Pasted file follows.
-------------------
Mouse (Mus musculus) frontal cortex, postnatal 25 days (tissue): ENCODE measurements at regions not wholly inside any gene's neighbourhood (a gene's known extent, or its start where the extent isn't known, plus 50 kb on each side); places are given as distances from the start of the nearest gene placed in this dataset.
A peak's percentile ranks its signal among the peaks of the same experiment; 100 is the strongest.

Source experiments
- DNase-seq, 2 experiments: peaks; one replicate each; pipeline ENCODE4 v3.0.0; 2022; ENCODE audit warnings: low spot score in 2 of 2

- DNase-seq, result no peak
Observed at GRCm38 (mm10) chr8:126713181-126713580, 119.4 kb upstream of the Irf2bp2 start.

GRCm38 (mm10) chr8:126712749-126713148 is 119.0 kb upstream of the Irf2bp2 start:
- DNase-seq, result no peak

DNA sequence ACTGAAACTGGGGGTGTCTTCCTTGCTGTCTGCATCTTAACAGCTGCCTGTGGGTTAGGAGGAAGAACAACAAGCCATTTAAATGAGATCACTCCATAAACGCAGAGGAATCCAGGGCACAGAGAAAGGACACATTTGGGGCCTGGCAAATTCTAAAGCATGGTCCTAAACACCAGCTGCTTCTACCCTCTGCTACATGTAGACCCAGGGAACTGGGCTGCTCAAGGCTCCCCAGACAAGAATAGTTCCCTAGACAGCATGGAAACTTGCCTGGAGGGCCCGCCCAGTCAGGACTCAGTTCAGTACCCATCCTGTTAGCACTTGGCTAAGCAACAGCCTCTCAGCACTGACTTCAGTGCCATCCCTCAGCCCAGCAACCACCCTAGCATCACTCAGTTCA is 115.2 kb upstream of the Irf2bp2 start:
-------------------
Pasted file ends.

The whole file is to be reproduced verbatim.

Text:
Mouse (Mus musculus) frontal cortex, postnatal 25 days (tissue): ENCODE measurements at regions not wholly inside any gene's neighbourhood (a gene's known extent, or its start where the extent isn't known, plus 50 kb on each side); places are given as distances from the start of the nearest gene placed in this dataset.
A peak's percentile ranks its signal among the peaks of the same experiment; 100 is the strongest.

Source experiments
- DNase-seq, 2 experiments: peaks; one replicate each; pipeline ENCODE4 v3.0.0; 2022; ENCODE audit warnings: low spot score in 2 of 2

- DNase-seq, result no peak
Observed at GRCm38 (mm10) chr8:126713181-126713580, 119.4 kb upstream of the Irf2bp2 start.

GRCm38 (mm10) chr8:126712749-126713148 is 119.0 kb upstream of the Irf2bp2 start:
- DNase-seq, result no peak

DNA sequence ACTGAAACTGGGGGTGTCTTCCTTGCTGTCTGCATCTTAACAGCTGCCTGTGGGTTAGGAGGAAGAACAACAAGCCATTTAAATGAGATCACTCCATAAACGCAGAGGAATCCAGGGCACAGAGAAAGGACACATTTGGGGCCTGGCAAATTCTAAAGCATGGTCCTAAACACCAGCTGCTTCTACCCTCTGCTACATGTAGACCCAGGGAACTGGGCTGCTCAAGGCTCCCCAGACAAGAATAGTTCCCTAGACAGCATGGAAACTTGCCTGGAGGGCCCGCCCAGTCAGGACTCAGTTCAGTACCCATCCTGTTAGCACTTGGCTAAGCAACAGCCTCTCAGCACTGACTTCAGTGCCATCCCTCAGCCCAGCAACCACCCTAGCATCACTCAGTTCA is 115.2 kb upstream of the Irf2bp2 start: